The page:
Charles Burnett has become one of the most important African-American filmmakers of the past few years. The release of Killer Of Sheep (BFI) confirms his status as a director prepared to go against the grain, with a wry and tender film made at a time when Blaxploitation films were all the rage. Stan works in a slaughter house but is increasingly tired of the life he is leading. But, in the midst of despair, Stan finds that there will be salvation in the simplest things in life. Set to an amazing soundtrack (including the likes of Gershwin, Etta James and Rechmnaninov) this is a quietly dignified affair which revels in its realism and its sympathetic observation of the characters. The same goes for Burnett’s later piece My Brother’s Wedding (BFI), presented as both the director’s cut and original version, in which a young man must choose between his family and friends. An evocative atmosphere and remarkable performances create a film in which the powerful moments slowly rise from the quiet moments of life. Both films come with several of Burnett’s shorts and new interviews with the man himself.
Free Zone (Bluebell Films) sees French director Amos Gitai attempt to show facets of the Middle Eastern conflict beyond that of which we would normally see on the news. Natalie Portman plays Rebecca, a woman who finds herself on a strange road trip with Israeli woman Hanna. Rebecca is getting over a difficult relationship whilst Hanna is determined to collect a debt owed to her husband. As they head towards the ‘Free Zone’, the tax free region of the area, the realities of the conflict begin to present themselves. This is a film built on the chemistry between the leads and it is a very good chemistry indeed. Whilst some may find it rather wordy in places, this is an engrossing film about love, loss and reality.
Criminal Justice (Acorn Media) was originally screened on BBC 1 over five consecutive nights. Whilst it was lauded as a brave TV experiment, especially in our multi-channel era, its release on DVD will change the intended dynamic of the show somewhat. Thankfully, when watched as a whole, the show is a gripping and well written story of a young man (Ben Whishaw, whose performance shows why he is one of the most respected young British actors of the moment) who, after a wild night out, finds himself arrested for murder. Awaiting trial in prison he soon discovers that it doesn’t matter whether he is guilty or not: it’s how he manages to survive. Whishaw is ably supported by some heavyweight talent including Pete Postlethwaite and Bill Paterson whilst there is an air of brutal realism to proceedings (unsurprising given that the scriptwriter is also an ex-lawyer). A fine example of quality British drama.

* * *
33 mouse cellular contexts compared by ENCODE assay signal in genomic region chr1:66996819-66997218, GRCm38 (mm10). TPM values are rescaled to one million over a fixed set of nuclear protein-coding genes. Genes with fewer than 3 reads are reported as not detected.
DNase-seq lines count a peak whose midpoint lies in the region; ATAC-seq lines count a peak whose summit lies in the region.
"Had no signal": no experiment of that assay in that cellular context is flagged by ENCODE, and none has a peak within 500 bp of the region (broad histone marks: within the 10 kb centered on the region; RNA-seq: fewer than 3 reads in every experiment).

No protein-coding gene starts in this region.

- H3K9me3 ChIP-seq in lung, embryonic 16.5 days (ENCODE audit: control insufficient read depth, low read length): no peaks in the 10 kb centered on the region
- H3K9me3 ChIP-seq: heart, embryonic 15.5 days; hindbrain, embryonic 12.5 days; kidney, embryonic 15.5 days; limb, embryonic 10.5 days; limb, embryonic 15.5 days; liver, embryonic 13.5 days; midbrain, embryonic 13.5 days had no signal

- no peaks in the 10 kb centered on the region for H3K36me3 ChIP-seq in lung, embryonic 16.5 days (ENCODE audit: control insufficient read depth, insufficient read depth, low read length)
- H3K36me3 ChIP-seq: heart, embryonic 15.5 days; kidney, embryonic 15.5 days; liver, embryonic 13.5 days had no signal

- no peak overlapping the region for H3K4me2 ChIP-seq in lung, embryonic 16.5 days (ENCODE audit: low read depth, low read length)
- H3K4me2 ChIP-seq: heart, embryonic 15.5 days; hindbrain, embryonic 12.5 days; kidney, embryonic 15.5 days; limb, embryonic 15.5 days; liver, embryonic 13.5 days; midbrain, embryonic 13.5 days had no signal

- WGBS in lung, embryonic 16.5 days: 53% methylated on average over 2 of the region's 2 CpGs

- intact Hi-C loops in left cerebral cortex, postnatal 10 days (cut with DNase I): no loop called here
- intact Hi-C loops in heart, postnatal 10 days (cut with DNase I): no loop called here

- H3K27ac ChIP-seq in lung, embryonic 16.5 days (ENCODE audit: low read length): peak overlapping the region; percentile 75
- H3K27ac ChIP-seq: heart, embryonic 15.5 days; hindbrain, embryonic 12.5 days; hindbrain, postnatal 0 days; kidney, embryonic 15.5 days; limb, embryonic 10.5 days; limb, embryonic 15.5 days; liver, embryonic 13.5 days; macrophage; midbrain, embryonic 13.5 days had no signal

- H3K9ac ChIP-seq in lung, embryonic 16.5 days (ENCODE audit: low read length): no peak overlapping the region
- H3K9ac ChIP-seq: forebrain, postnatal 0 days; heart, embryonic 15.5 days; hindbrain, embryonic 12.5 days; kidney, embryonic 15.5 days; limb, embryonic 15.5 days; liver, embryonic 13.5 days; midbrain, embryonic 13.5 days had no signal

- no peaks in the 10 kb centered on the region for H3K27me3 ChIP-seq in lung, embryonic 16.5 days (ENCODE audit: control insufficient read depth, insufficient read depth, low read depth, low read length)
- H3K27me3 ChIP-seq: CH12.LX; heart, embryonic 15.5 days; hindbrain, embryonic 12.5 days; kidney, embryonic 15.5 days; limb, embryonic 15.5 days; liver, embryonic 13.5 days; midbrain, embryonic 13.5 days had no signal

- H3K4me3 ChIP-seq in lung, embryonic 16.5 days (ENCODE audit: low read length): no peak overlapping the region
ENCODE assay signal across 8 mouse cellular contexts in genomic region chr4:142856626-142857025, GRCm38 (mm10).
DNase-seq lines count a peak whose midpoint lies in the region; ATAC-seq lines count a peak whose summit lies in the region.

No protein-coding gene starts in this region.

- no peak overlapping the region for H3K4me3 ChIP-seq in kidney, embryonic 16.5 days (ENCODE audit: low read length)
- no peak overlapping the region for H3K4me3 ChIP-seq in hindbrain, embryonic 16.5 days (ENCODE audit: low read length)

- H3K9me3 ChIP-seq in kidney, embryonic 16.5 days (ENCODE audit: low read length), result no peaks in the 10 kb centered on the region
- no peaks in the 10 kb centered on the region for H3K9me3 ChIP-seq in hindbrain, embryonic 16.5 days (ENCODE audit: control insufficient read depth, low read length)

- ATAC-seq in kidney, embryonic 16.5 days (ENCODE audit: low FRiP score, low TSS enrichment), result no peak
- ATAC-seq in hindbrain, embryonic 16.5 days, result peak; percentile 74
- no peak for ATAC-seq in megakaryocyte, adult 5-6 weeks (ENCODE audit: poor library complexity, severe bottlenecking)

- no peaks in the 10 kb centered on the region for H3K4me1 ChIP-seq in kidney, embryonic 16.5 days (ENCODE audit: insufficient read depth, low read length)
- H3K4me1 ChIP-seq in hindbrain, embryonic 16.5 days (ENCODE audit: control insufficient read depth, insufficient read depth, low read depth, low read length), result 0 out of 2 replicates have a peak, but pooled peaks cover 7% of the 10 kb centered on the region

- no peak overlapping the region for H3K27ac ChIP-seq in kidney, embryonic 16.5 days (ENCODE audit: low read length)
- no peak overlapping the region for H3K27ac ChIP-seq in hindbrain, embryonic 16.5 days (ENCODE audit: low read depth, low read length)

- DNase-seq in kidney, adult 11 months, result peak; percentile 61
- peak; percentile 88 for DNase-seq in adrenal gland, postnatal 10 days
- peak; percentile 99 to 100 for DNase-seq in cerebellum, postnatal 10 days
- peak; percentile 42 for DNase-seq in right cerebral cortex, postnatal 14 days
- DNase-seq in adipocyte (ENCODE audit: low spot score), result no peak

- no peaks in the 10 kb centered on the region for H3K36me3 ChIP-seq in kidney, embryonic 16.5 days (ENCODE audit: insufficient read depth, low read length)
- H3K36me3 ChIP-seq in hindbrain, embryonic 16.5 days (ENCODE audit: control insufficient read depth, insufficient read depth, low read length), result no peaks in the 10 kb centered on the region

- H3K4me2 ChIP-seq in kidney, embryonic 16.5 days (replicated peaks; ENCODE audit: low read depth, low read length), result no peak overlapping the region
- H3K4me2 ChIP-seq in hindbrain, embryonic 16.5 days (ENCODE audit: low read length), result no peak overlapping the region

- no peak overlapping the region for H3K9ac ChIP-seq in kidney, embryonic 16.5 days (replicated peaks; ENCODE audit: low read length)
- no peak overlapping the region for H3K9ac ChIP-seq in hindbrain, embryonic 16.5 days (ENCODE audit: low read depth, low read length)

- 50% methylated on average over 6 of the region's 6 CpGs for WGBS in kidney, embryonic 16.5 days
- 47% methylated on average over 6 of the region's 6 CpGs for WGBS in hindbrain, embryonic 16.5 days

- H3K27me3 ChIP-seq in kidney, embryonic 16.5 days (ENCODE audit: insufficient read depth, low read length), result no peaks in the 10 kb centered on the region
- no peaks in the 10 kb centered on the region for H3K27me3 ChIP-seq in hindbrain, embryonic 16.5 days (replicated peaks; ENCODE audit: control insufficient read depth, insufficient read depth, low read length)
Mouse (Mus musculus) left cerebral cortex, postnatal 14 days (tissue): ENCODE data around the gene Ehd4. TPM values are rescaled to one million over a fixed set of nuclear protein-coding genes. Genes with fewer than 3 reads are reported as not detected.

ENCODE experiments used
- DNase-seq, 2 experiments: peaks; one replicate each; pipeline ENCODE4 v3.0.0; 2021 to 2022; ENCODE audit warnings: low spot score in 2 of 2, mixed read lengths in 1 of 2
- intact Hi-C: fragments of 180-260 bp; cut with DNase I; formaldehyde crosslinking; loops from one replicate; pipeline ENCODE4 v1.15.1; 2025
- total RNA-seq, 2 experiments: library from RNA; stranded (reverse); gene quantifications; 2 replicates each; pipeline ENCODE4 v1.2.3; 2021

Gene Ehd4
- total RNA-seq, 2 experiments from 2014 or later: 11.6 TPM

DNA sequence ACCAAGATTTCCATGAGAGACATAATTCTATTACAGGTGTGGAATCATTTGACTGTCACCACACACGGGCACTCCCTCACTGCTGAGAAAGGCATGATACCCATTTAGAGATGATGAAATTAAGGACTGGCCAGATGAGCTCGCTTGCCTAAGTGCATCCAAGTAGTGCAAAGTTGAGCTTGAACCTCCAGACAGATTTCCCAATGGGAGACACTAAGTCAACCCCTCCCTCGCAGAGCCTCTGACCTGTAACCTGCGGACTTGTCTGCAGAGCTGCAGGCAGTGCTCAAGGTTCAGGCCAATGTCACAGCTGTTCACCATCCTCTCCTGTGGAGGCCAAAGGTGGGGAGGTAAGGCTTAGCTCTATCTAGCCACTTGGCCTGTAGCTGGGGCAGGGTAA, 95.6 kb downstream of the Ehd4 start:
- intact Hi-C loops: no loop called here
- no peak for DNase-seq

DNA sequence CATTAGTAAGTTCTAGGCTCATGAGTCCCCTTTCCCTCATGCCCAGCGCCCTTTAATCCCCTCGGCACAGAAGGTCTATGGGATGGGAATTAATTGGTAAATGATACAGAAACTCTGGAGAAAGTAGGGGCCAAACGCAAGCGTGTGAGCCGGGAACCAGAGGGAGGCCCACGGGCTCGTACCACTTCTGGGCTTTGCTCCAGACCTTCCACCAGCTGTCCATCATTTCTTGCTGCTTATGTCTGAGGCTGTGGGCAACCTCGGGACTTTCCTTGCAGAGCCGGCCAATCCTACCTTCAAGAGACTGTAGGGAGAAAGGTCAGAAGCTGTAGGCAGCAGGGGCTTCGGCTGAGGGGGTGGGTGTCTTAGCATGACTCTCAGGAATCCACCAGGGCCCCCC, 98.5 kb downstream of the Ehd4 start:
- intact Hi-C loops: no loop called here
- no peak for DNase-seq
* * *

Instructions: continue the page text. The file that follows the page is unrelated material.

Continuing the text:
The Englishman abroad had become a staple of travel programmes ever since Michael Palin decided to travel ‘Around The World In 80 Days’. It’s a very simple formula: take a presenter (preferably a comedian) and have him interact with an indigenous population with a mixture of bemusement, fascination and a general air of bewilderment. It certainly works for Paul Merton In China (2 Entertain) in which the deadpan funny man explores a country that is both proud of tradition yet looking towards the future. As with many shows of this ilk there’s the quirky, such as the designer of robots, the serious and the downright gross (let’s just say some of the food the Merton eats may put you off your dinner). Merton is an engaging host – though some of his bits do feel very staged – and, whilst the show adds nothing new to the genre, it rattles along at a fine pace.
The sketch show has been something of a resurgence lately, as the likes of That Mitchell and Webb Look Series 2 (Fremantle Home Entertainment) shows. Relying on both stand-alone gags (The spoof Channel 5 documentary ‘The Boy with an Arse For a Face’ may be very childish but, unfortunately, it’s very funny as well) and recurring characters (such as Sir Digby Chicken Ceaser, the alcoholic tramp who thinks that it’s his job to save the world) the show is a nice combination of the intellectually witty and the completely scatological thanks to the duo of Mitchell and Webb. As always with these kind of shows, there will be a couple of sketches that fall on their face (the robot distinguishing between cheese and petrol becomes rather tiresome) but when they hit the right note (the take off of Sky TV’s football adverts is particularly glorious) you’ll be laughing out loud. Comes with the usual host of extras including outtakes, interviews and behind the scenes documentaries.
And, if you’re sick of those young whippersnappers coming in and taking all the comedy glory, then perhaps At Last Smith & Jones (Fremantle Home Entertainment) will be more up your street. A compilation of the best sketches from four series of ‘Alas Smith and Jones’, it sees Griff Rhys Jones and Mel Smith deliver some fine 80s comedy that mixes stand-up, sketches and song parodies. The compilation material is well chosen with nothing that has really dated and everything manages to raise a smile: particular highlights include the business men acting like babies at lunch (which is a monumental by all concerned as you can tell they are trying not corpse throughout) and a scarily accurate spoof of Meat Loaf and Cher. Fans will enjoy being reminded of that era whilst those who are a little younger wouldn’t go wrong in picking this up to add to their comedy education. Comes with extras including the Smith and Jones Xmas Specials.